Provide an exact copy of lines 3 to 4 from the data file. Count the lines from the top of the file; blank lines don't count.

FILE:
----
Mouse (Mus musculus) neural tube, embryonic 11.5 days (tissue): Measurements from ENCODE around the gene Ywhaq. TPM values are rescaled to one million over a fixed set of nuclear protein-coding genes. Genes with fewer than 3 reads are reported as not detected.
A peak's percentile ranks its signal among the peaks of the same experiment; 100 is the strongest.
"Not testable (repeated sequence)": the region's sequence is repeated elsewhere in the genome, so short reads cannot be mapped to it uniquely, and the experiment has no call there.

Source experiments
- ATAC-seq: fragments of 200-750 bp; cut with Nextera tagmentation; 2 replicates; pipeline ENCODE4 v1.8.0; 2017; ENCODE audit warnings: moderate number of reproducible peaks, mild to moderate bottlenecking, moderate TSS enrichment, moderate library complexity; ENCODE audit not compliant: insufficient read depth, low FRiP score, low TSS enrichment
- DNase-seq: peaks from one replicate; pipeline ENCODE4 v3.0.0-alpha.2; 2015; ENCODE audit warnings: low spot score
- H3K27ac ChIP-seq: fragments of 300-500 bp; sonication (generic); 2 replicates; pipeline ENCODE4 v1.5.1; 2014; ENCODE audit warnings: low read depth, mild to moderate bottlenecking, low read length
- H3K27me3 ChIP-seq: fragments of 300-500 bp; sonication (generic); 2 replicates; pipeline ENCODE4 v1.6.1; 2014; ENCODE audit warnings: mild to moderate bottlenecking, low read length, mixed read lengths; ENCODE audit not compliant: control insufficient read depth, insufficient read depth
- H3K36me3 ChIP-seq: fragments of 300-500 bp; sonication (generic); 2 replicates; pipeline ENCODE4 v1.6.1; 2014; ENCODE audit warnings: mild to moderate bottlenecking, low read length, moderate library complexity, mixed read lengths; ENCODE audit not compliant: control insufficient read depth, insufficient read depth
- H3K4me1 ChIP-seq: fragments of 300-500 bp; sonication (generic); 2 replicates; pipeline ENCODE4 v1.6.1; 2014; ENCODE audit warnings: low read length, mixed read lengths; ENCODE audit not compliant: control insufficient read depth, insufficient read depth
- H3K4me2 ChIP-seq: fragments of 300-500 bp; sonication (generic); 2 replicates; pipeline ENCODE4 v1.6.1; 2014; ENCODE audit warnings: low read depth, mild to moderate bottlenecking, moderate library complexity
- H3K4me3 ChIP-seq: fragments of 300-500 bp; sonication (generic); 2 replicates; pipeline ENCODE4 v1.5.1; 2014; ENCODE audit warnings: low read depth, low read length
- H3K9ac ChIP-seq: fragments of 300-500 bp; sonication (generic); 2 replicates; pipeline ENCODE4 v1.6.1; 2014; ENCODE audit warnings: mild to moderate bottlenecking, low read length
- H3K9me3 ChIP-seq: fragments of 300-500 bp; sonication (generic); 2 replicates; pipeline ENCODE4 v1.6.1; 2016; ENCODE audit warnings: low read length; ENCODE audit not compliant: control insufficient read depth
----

"Not testable (repeated sequence)": the region's sequence is repeated elsewhere in the genome, so short reads cannot be mapped to it uniquely, and the experiment has no call there.

Source experiments